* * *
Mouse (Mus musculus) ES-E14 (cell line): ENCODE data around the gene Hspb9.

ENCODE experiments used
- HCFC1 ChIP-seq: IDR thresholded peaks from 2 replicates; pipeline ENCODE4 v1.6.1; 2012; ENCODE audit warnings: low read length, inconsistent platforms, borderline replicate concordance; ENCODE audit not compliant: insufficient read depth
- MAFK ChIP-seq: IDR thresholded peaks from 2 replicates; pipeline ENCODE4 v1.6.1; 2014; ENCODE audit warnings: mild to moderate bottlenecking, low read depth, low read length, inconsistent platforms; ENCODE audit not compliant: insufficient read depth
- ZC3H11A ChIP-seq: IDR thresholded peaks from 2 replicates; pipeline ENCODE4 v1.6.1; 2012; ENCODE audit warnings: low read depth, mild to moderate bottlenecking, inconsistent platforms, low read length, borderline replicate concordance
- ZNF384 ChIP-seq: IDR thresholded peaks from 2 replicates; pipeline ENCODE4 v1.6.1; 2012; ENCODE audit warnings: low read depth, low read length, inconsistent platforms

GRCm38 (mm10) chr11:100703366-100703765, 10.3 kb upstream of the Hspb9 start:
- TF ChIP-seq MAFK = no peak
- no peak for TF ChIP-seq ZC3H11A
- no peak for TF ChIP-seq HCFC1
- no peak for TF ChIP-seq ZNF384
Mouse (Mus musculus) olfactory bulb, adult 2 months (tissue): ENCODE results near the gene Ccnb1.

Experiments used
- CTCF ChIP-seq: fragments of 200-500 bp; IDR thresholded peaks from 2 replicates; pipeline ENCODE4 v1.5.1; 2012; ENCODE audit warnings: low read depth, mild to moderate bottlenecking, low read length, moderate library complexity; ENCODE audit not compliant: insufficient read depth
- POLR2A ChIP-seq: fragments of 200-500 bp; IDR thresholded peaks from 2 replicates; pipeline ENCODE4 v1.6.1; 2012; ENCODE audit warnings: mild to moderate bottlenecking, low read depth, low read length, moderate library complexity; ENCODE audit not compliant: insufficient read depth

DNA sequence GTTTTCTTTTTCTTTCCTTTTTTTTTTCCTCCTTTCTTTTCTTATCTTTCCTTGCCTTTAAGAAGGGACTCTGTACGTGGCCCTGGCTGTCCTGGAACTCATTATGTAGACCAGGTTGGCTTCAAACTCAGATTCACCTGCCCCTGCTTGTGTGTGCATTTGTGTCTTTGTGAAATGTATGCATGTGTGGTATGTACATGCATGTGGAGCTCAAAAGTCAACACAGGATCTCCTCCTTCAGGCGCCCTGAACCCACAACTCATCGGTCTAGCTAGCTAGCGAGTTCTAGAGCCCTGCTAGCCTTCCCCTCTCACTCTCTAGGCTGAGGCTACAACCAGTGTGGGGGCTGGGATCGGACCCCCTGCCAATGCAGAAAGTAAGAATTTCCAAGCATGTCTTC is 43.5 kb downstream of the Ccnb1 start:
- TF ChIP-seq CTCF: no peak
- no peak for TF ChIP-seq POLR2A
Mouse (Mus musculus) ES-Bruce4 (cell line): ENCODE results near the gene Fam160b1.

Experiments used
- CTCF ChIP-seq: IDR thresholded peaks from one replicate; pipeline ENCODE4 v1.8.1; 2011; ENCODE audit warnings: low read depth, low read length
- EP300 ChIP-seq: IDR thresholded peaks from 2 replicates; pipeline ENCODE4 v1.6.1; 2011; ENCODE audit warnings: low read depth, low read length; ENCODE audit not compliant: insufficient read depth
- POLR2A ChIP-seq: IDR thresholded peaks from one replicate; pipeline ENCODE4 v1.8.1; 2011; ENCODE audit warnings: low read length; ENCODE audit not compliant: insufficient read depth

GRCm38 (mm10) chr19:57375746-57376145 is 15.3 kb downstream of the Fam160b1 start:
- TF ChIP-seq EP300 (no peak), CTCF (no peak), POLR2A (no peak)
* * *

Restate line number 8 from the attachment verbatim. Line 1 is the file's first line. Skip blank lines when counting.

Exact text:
- TF ChIP-seq MAFK = no peak